Wednesday, November 4, 2009

Maine and the majority/minority divide

Voters in Maine appear to have approved a ballot measure overturning a never-implemented law legalizing same-sex marriage. It's infuriating and tragic and wrong and unAmerican to deny some American citizens their full and equal rights, indeed, to deny them their very humanity.

But I think the results, this year in Maine and last year in California, are also a reminder of how genuinely difficult it is for people in the majority to understand what it's like to be part of a minority group.

The year I spent in Israel was unique in many ways. As an American Jew living for the first time in an overwhelmingly Jewish country, it was a fascinating and sobering experience to be on the other side of the majority/minority divide.

There are tangible signs: the displays for your holiday are at the front of the supermarket and you don't have to take a vacation day from work to celebrate it. And you never have to fumble around for what to say when someone wishes you a Merry Christmas.

Then there are the intangible ways you know you're in the majority. You never have to listen to anyone say the United States is a Christian nation and feel like they're excluding you. And you never have to think about the minorities in your midst.

It's not even a conscious decision to ignore them. The majority in any society is so overwhelming, so omnipresent, that if you belong to it, you don't have to think about the people who can get left out - through ethnicity or race or gender or sexual orientation.

In most cases, I think it requires an unusual strength of character or a personal connection to break through that indifference. You have to make an effort to put yourself in the other person's shoes. A lot of people simply don't understand, aren't willing to take the time, don't see why they ought to do so.

For me, it's personal. As a Jew, I look at the votes in Maine and California and think: What if they want to put my civil rights up for a popular vote next? Jews are a tiny percentage of the U.S. population. We'd probably lose.

It's not personal solely because I'm Jewish.

It's also personal because I have wonderful friends who are gay and lesbian, who enrich their communities and my life every day I know them. And I don't see any reason for my friends who are in committed relationships to be denied the right to marry the person they love, to be denied the benefits and protections of civil marriage.

It's incredibly disheartening that people would vote to take civil rights away from their fellow citizens. I don't have any answers this morning. I just know how difficult it is to get through, especially to straight people who think they don't know anyone who's gay or lesbian.

I wish they would realize what they've done - to their neighbors, their coworkers, maybe even to their friends and relatives by denying them equal protection under the law. I wish they'd realize what they've done to themselves, to their state and to their country when bigotry and fear triumph over reason.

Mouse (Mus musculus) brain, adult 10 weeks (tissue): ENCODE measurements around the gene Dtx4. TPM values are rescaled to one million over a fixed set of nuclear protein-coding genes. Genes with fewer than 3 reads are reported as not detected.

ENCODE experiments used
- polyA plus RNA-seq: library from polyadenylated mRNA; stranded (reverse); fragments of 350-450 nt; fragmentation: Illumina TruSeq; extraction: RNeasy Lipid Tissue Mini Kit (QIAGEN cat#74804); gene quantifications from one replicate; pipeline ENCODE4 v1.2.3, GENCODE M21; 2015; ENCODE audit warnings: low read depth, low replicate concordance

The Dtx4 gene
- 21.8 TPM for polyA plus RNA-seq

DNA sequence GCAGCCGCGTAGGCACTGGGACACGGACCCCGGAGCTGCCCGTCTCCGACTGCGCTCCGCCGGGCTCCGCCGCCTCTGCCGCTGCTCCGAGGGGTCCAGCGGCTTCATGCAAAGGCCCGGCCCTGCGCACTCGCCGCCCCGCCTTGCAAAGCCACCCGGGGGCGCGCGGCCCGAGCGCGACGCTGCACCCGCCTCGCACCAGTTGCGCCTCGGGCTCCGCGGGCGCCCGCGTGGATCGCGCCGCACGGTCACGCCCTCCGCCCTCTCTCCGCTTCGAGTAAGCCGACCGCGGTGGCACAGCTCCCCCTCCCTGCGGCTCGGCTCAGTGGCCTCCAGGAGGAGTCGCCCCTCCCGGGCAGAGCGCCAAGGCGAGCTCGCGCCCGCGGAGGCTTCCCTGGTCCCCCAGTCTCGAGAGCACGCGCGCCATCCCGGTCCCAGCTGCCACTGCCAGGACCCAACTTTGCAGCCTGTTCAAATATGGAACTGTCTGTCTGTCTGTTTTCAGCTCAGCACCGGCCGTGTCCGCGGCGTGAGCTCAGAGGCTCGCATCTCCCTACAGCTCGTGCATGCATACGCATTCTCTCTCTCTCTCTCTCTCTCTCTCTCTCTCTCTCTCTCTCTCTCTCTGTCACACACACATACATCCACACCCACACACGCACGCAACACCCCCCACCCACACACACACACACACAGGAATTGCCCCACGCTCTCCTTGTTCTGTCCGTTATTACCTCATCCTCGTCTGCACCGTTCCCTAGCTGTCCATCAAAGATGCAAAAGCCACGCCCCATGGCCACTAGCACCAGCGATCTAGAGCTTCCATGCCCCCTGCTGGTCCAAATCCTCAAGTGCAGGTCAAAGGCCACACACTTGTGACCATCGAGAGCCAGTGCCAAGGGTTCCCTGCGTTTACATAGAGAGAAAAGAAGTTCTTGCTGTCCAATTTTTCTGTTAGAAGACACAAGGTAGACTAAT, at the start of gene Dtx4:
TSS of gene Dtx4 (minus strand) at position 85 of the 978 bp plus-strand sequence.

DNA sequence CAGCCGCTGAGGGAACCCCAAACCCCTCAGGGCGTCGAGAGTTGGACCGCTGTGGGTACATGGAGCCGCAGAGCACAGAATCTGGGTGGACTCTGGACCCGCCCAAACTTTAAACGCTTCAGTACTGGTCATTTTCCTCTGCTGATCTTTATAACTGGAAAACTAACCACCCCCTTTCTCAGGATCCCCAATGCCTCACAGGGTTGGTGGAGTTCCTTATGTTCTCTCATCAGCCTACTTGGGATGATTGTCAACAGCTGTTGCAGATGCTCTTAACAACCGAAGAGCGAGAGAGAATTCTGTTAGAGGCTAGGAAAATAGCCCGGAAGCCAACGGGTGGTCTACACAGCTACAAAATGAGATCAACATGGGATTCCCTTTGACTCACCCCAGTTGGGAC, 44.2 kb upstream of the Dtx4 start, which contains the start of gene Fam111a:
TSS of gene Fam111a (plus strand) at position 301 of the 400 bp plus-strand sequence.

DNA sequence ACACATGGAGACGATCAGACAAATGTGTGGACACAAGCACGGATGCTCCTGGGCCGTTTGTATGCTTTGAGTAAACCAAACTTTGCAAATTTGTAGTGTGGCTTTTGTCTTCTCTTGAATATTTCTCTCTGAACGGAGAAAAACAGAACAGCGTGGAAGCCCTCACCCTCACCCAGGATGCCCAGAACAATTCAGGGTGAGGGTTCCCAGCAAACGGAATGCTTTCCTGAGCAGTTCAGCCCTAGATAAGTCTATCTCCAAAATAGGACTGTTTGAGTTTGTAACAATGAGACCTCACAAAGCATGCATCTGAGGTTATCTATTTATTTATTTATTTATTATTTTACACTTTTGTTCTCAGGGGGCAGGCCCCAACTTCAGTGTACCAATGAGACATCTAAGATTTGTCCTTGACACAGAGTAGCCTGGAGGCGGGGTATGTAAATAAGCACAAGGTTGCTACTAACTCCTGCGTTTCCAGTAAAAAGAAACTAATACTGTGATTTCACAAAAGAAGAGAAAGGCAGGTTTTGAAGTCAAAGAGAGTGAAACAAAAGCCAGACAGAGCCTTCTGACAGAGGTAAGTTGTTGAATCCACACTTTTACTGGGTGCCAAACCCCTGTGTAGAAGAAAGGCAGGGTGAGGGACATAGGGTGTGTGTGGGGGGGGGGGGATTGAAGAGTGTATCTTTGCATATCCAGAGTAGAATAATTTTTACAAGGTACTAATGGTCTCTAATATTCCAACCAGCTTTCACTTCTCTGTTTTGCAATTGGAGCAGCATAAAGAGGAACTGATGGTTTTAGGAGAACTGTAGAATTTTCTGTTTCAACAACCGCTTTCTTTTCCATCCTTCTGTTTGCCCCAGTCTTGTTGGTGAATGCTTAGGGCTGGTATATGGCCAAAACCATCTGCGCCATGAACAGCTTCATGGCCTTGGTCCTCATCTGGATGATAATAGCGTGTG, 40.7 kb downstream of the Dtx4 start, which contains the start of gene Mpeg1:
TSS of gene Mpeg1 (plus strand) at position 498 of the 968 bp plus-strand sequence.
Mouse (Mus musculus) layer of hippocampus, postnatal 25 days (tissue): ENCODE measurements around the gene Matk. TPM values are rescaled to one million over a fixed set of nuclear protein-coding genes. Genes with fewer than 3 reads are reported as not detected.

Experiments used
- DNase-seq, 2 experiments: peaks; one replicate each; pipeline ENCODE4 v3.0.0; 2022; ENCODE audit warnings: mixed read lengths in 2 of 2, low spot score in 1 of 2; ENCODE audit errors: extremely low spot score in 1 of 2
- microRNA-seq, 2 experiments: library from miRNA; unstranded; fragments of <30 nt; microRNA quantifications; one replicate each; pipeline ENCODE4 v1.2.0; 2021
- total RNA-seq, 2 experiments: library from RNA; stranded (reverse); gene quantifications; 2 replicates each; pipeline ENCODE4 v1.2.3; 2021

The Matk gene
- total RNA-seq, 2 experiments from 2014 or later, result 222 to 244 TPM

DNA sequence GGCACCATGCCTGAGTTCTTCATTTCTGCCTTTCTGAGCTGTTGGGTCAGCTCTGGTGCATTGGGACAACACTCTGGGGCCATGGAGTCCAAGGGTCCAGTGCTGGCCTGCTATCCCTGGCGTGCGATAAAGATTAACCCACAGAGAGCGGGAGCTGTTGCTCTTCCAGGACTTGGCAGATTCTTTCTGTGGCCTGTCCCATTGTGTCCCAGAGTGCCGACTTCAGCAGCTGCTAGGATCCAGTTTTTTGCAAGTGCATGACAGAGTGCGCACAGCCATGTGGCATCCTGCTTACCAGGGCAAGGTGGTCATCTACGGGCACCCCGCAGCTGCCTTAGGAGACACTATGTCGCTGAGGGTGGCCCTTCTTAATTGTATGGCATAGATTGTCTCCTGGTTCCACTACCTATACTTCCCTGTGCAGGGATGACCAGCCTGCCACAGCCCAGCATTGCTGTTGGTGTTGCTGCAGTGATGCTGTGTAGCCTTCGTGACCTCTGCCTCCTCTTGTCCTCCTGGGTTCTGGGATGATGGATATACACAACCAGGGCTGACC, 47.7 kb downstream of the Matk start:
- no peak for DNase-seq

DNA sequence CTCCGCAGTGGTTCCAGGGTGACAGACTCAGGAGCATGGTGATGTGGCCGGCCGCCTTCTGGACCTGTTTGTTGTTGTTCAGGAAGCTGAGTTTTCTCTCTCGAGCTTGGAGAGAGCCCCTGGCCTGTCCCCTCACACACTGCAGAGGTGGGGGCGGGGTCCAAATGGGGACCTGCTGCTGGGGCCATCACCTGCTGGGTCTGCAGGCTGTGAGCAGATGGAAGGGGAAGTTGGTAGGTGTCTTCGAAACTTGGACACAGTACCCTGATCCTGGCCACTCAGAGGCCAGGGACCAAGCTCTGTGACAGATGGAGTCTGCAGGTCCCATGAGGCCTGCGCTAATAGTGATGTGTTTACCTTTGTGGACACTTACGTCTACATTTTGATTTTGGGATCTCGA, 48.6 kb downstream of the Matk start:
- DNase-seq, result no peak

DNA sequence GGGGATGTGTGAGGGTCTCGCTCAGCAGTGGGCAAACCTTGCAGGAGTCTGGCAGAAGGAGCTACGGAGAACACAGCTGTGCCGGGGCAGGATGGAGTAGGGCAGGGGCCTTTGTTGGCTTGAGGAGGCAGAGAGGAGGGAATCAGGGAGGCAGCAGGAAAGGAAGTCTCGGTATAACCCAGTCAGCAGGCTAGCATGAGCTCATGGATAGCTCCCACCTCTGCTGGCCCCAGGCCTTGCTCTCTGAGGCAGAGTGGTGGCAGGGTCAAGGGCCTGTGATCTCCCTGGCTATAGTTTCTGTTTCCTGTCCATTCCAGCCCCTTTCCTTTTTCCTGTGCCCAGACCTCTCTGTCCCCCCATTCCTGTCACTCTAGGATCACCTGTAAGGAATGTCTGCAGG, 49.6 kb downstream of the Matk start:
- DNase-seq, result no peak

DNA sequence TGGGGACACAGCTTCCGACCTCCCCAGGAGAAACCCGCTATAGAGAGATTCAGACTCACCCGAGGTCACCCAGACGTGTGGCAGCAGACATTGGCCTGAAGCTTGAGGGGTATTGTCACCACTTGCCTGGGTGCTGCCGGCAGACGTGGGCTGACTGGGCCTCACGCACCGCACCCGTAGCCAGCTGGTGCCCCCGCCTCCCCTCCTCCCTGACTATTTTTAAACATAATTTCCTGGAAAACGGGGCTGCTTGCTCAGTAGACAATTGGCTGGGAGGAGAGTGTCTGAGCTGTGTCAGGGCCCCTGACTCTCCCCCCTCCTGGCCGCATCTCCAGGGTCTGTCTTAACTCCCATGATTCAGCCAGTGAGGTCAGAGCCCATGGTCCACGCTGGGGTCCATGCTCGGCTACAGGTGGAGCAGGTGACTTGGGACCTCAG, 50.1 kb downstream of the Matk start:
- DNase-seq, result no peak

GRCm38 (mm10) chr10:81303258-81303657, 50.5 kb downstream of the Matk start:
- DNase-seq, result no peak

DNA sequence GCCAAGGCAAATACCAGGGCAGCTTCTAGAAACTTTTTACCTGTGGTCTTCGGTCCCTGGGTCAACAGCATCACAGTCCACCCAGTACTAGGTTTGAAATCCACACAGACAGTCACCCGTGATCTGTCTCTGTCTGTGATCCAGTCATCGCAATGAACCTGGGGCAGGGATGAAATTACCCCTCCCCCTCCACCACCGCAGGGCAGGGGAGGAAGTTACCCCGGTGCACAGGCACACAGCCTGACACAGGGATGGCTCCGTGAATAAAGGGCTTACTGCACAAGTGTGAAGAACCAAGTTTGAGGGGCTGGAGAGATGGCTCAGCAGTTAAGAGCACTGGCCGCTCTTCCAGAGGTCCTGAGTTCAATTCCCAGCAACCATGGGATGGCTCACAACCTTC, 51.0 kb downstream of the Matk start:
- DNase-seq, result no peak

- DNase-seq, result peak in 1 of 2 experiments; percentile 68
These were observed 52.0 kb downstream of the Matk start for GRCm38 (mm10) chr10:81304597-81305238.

But we have to keep trying to make them understand. I have to keep trying.


Dorian said...

This is an excellent post. A really really excellent post. Thank you!

I'm lucky that I live in Canada, where I *have* marriage rights. But I still follow US politics, for several reasons, and I found this Maine decision...disappointing.

Jeff said...

Terrific post.

Coaster Punchman said...

You're right about being at risk as a minority. After the crazy shit we've seen the past few years, it wouldn't even surprise me to have some lunatic Nazi take power in this country and start all over with a new Holocaust. Well we did have a lunatic Nazi at the helm for 8 years but at least no Jewish camps were set up....

You the old saying, "first they came for xxxxx....."

Esther said...

Thank-you for the kind words, Jeff and Dorian. I just wish the vote had turned out differently and I didn't need to write them.

Esther said...

Hey, C.P. I know what you and George went through in California so I know where you're coming from. Some people seem to think it's perfectly okay for other people's rights to be abridged until it comes to "their" rights. But personally, I do try to reserve the word "Nazi" for people who actually were Nazis. Otherwise, I think it loses its meaning. Hope you understand.

Kathy Garmus said...

Great post Esther.

Todd Wallinger said...

Hear, hear. You know, the Other Side argues that judges should never subvert the will of the majority, but if they'd read the Constitution, they'd realize the Founders never intended the U.S. to be governed by majority rule. That's why we have the Bill of Rights.

Esther said...

Thanks, Kathy. I appreciate it!

Esther said...

Hey Todd,
That's one of the many things about this issue that makes me angry. Some people really think that the purpose of the Constitution and the Bill of Rights is to impose the will of the majority. In fact, it's the opposite. We have those safeguards to protect the rights of the minority.